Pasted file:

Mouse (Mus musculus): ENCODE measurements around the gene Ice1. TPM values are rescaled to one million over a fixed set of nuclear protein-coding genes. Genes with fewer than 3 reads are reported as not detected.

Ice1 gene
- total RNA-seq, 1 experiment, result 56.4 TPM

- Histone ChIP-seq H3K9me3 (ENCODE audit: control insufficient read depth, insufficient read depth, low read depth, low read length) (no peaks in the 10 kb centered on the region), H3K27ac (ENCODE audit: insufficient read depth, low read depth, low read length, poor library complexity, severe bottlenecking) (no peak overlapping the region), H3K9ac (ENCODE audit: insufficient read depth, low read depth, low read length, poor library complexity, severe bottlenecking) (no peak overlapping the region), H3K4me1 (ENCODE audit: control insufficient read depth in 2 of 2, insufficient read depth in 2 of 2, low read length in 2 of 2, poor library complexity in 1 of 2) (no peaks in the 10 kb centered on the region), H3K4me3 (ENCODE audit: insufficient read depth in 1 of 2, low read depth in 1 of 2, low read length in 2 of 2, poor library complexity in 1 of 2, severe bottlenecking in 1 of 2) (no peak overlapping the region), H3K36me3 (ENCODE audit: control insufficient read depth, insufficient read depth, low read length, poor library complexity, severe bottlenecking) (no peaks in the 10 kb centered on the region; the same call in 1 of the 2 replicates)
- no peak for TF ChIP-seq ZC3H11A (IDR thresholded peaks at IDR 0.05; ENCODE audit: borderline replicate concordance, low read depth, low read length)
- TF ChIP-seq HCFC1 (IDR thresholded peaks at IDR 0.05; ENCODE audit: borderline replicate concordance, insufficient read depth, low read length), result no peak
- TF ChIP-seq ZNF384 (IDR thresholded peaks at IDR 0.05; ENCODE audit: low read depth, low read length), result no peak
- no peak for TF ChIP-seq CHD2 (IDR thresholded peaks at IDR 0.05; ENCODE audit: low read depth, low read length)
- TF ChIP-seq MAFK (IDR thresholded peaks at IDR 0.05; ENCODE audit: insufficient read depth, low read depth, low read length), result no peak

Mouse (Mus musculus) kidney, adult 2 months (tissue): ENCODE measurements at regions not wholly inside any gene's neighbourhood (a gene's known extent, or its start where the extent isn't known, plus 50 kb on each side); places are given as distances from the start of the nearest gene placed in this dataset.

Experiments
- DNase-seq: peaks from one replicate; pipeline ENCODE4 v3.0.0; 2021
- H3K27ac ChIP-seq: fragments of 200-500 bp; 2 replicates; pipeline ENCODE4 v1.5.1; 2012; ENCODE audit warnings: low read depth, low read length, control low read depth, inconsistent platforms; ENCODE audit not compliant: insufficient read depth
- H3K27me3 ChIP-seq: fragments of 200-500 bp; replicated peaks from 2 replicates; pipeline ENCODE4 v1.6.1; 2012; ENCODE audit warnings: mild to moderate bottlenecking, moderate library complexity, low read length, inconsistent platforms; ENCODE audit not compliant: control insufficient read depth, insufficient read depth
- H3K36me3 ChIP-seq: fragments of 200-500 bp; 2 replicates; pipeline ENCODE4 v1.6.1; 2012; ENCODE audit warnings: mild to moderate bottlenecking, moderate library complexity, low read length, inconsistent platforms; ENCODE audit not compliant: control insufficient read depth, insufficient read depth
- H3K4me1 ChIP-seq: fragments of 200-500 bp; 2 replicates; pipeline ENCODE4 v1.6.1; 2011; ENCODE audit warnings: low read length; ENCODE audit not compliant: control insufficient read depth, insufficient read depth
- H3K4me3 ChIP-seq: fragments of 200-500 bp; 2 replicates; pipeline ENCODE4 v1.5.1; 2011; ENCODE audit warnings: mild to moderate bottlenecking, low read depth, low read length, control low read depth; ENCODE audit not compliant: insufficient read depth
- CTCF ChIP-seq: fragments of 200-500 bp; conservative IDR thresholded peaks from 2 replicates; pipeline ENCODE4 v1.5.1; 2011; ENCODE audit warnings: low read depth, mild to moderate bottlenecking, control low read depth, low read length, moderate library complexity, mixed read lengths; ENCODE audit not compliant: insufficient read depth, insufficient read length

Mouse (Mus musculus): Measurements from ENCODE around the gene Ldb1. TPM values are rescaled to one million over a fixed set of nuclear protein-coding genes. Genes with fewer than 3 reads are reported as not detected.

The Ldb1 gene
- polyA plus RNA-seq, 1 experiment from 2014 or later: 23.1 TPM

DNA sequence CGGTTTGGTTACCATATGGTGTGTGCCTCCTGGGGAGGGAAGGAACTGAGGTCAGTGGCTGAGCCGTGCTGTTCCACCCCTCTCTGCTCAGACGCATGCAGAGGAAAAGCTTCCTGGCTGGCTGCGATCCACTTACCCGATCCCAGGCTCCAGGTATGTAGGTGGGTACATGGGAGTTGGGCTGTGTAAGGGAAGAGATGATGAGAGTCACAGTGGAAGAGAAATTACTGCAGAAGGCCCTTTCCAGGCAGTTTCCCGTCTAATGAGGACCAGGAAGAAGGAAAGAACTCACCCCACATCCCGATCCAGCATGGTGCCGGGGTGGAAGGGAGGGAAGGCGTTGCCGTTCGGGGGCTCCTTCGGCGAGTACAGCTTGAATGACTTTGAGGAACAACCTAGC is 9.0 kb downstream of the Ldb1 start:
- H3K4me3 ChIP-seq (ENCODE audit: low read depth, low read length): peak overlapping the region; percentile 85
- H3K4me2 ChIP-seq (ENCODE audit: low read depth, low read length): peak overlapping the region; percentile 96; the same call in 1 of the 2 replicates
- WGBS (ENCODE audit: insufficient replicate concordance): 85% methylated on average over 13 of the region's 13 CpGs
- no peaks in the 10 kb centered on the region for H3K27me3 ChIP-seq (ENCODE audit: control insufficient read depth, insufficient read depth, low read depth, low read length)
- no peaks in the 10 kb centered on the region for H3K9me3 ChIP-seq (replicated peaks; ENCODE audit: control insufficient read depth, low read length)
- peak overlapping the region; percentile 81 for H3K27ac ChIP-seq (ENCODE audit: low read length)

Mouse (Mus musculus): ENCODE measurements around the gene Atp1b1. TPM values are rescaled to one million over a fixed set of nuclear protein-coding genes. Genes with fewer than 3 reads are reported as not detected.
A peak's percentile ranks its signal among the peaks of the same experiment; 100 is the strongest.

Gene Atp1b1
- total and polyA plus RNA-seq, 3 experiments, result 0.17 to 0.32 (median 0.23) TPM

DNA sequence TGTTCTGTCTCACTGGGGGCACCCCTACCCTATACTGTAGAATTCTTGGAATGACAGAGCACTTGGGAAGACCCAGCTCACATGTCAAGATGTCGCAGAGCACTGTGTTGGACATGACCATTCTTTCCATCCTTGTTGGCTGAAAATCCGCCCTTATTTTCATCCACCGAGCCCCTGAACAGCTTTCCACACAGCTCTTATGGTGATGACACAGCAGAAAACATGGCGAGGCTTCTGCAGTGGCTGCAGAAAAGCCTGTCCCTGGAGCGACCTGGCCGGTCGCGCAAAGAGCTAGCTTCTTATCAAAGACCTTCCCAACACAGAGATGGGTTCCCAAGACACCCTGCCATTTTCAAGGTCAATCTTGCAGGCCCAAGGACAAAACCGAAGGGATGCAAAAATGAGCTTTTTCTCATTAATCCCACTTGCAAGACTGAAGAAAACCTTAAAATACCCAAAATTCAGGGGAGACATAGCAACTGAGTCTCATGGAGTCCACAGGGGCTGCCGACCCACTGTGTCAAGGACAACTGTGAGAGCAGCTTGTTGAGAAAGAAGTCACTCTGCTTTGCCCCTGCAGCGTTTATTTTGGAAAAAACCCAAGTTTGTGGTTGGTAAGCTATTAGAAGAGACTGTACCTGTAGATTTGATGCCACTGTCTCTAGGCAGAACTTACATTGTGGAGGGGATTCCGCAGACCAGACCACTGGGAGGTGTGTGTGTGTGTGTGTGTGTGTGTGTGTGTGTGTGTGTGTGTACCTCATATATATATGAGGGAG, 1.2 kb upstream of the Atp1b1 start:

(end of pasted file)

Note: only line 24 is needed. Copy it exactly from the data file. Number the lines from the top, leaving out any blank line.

- H3K4me2 ChIP-seq (ENCODE audit: low read depth, low read length): peak overlapping the region; percentile 96; the same call in 1 of the 2 replicates